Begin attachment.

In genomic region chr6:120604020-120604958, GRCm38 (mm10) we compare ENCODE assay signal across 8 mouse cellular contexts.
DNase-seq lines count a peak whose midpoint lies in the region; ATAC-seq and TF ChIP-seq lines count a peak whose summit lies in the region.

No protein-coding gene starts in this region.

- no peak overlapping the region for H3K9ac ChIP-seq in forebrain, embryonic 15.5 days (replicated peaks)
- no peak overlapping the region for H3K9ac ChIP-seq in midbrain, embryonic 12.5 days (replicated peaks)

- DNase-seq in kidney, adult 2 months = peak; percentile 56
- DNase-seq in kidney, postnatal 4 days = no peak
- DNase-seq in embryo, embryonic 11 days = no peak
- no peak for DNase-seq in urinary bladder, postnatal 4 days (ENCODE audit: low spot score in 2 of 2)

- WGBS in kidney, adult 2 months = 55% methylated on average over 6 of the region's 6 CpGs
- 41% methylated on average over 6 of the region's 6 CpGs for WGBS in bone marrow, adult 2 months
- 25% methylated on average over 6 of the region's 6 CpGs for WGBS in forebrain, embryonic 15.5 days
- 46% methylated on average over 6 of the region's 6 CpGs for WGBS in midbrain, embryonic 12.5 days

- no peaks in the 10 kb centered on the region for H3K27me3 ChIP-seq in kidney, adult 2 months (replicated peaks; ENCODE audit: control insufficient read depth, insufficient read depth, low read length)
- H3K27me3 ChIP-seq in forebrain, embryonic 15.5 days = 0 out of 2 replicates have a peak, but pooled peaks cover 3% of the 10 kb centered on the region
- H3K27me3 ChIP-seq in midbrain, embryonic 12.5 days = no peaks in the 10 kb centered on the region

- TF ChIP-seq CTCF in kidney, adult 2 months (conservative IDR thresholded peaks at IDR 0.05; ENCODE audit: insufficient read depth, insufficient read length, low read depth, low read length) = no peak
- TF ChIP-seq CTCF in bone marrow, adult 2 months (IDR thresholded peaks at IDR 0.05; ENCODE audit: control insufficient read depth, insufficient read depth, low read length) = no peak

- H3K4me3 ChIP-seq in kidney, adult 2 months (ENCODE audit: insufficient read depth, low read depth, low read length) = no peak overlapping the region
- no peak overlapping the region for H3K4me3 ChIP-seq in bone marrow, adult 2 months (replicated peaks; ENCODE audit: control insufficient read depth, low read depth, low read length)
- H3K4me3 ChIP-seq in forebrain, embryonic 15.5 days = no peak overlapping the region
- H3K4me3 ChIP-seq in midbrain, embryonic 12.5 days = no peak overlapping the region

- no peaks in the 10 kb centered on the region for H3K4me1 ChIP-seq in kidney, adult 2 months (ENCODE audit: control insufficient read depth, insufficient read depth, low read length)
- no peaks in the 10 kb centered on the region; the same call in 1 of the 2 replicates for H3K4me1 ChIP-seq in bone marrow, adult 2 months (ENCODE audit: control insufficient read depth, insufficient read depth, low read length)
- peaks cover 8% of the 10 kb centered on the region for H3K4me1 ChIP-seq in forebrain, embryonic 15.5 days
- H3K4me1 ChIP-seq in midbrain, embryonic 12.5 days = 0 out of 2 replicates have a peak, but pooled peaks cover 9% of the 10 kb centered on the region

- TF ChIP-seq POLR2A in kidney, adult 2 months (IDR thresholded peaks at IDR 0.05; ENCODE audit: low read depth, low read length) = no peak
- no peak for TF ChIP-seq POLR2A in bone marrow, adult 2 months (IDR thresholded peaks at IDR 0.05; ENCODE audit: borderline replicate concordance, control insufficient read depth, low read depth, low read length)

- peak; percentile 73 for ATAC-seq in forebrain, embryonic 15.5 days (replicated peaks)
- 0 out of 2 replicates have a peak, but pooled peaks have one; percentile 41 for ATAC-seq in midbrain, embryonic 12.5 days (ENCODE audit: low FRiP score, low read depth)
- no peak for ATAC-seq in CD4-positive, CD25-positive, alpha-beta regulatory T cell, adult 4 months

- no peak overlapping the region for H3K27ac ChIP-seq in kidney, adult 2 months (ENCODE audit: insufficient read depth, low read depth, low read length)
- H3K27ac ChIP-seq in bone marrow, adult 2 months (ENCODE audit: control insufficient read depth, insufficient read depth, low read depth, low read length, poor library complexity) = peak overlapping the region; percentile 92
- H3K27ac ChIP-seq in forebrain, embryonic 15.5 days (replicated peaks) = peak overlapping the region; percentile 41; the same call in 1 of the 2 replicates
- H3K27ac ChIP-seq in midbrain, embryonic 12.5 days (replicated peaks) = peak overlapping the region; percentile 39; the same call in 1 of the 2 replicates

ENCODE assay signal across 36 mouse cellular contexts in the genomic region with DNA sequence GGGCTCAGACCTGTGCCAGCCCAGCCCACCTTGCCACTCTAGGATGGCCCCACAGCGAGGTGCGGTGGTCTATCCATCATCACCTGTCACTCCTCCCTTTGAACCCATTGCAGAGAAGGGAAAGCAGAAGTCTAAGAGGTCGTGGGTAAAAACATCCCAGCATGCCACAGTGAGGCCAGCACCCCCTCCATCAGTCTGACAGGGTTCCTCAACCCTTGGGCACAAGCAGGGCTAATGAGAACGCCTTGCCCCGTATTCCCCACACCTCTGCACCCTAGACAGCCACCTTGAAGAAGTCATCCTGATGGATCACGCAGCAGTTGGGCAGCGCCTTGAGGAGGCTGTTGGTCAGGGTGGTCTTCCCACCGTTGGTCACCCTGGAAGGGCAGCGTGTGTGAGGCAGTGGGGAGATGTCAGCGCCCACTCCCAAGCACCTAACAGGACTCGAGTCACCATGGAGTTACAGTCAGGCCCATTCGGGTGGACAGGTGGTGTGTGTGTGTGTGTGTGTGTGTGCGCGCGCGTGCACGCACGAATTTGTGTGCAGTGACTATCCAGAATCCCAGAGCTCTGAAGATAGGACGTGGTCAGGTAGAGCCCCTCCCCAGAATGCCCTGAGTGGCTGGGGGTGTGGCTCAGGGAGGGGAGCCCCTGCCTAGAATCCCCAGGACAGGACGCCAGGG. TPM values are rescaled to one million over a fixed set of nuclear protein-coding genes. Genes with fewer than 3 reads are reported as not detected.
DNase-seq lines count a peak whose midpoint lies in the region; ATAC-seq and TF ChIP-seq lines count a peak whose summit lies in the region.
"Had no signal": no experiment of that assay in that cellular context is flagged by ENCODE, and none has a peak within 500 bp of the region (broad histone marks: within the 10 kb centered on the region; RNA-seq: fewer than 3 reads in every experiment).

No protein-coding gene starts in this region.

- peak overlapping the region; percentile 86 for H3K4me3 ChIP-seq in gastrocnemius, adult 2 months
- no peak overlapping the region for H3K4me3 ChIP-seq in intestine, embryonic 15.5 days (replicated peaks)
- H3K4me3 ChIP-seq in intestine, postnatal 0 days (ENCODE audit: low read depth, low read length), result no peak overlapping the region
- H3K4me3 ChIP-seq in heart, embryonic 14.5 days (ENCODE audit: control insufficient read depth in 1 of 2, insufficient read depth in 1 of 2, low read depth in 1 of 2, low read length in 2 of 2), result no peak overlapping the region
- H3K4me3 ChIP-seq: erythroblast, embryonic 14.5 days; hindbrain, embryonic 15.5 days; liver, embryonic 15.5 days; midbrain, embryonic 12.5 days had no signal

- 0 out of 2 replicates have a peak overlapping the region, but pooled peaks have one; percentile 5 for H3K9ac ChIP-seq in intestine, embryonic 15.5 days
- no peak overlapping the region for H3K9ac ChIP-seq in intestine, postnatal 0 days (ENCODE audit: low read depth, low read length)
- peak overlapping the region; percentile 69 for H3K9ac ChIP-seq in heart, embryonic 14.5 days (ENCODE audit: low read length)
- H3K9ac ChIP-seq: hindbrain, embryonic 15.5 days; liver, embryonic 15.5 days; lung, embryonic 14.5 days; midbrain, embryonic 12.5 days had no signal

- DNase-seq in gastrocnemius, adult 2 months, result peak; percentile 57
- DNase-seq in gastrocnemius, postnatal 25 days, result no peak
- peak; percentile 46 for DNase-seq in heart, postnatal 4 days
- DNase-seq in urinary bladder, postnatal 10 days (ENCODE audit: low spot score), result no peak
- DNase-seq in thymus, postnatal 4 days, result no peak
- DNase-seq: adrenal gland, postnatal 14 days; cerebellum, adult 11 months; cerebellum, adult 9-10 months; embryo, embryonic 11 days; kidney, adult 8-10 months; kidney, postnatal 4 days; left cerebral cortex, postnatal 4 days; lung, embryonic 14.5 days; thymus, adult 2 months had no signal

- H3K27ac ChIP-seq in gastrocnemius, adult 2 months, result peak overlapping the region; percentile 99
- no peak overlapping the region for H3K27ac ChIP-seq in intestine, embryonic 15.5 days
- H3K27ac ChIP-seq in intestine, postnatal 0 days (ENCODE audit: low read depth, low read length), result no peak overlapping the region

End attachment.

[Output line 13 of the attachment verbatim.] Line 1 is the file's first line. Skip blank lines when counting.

- 46% methylated on average over 6 of the region's 6 CpGs for WGBS in midbrain, embryonic 12.5 days